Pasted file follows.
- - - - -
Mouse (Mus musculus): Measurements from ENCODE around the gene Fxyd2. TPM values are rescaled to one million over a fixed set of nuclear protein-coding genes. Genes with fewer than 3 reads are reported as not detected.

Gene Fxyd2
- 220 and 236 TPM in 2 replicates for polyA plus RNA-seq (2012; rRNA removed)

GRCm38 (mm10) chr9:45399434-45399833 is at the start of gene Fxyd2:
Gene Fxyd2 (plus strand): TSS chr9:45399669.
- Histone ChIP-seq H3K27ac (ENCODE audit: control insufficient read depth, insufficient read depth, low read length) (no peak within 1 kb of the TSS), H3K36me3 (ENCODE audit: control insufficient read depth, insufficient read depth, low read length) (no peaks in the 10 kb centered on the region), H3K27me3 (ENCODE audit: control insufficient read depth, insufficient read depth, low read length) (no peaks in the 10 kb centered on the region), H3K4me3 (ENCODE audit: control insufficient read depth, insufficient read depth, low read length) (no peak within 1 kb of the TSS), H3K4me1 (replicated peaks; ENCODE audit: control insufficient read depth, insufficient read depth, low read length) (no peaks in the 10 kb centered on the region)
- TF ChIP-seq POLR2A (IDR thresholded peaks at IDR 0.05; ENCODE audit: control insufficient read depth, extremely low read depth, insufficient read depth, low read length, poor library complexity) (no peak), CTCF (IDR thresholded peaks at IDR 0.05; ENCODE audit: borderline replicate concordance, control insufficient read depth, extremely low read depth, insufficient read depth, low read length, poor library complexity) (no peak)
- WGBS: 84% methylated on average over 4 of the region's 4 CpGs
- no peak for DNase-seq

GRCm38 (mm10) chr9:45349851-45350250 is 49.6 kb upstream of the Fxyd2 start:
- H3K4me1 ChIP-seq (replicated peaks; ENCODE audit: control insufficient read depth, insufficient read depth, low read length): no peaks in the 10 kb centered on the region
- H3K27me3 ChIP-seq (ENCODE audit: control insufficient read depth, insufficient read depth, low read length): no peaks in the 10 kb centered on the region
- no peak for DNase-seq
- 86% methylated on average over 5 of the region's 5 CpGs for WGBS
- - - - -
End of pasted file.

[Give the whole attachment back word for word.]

Mouse (Mus musculus): Measurements from ENCODE around the gene Fxyd2. TPM values are rescaled to one million over a fixed set of nuclear protein-coding genes. Genes with fewer than 3 reads are reported as not detected.

Gene Fxyd2
- 220 and 236 TPM in 2 replicates for polyA plus RNA-seq (2012; rRNA removed)

GRCm38 (mm10) chr9:45399434-45399833 is at the start of gene Fxyd2:
Gene Fxyd2 (plus strand): TSS chr9:45399669.
- Histone ChIP-seq H3K27ac (ENCODE audit: control insufficient read depth, insufficient read depth, low read length) (no peak within 1 kb of the TSS), H3K36me3 (ENCODE audit: control insufficient read depth, insufficient read depth, low read length) (no peaks in the 10 kb centered on the region), H3K27me3 (ENCODE audit: control insufficient read depth, insufficient read depth, low read length) (no peaks in the 10 kb centered on the region), H3K4me3 (ENCODE audit: control insufficient read depth, insufficient read depth, low read length) (no peak within 1 kb of the TSS), H3K4me1 (replicated peaks; ENCODE audit: control insufficient read depth, insufficient read depth, low read length) (no peaks in the 10 kb centered on the region)
- TF ChIP-seq POLR2A (IDR thresholded peaks at IDR 0.05; ENCODE audit: control insufficient read depth, extremely low read depth, insufficient read depth, low read length, poor library complexity) (no peak), CTCF (IDR thresholded peaks at IDR 0.05; ENCODE audit: borderline replicate concordance, control insufficient read depth, extremely low read depth, insufficient read depth, low read length, poor library complexity) (no peak)
- WGBS: 84% methylated on average over 4 of the region's 4 CpGs
- no peak for DNase-seq

GRCm38 (mm10) chr9:45349851-45350250 is 49.6 kb upstream of the Fxyd2 start:
- H3K4me1 ChIP-seq (replicated peaks; ENCODE audit: control insufficient read depth, insufficient read depth, low read length): no peaks in the 10 kb centered on the region
- H3K27me3 ChIP-seq (ENCODE audit: control insufficient read depth, insufficient read depth, low read length): no peaks in the 10 kb centered on the region
- no peak for DNase-seq
- 86% methylated on average over 5 of the region's 5 CpGs for WGBS